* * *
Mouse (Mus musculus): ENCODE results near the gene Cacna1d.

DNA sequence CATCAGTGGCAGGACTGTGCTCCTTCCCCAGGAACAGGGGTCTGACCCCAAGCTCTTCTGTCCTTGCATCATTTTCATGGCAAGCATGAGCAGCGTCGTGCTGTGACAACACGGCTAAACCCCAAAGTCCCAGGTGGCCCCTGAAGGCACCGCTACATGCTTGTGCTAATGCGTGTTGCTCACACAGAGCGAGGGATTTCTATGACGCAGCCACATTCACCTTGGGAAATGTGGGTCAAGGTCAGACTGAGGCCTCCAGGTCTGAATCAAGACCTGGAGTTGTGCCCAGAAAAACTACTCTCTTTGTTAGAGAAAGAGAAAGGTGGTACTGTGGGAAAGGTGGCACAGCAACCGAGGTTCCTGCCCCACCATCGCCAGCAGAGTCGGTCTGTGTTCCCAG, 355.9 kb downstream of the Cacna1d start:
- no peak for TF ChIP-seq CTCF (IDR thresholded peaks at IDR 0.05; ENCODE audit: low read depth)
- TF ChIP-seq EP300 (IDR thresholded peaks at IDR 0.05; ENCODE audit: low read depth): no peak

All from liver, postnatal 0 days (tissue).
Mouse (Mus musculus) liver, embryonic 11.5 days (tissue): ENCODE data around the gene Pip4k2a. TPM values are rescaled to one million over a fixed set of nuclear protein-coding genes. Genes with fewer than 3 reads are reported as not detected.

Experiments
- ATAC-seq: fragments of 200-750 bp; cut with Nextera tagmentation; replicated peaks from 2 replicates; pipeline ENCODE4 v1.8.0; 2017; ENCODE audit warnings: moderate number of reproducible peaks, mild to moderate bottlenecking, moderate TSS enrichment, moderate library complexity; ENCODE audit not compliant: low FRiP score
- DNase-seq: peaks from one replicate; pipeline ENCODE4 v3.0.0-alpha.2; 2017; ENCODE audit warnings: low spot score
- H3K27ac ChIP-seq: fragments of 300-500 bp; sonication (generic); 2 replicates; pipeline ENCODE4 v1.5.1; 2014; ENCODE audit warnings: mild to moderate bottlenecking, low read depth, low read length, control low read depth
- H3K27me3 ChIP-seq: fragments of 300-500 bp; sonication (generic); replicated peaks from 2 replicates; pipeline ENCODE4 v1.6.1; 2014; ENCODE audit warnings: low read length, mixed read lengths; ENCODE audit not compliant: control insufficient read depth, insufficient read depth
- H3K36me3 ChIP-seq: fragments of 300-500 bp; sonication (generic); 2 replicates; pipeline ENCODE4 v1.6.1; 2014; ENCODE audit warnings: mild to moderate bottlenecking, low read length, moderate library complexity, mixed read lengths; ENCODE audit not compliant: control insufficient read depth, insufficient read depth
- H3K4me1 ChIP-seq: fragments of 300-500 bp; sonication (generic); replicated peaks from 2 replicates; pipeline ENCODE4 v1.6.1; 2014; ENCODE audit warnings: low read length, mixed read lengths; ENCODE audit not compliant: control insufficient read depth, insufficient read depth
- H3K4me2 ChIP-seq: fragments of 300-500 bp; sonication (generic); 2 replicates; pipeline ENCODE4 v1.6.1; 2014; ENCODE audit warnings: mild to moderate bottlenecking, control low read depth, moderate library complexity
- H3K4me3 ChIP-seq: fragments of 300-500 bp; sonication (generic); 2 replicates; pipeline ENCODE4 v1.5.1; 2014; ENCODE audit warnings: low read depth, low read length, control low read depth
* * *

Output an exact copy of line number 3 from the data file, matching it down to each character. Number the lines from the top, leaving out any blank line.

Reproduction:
- no peak for TF ChIP-seq CTCF (IDR thresholded peaks at IDR 0.05; ENCODE audit: low read depth)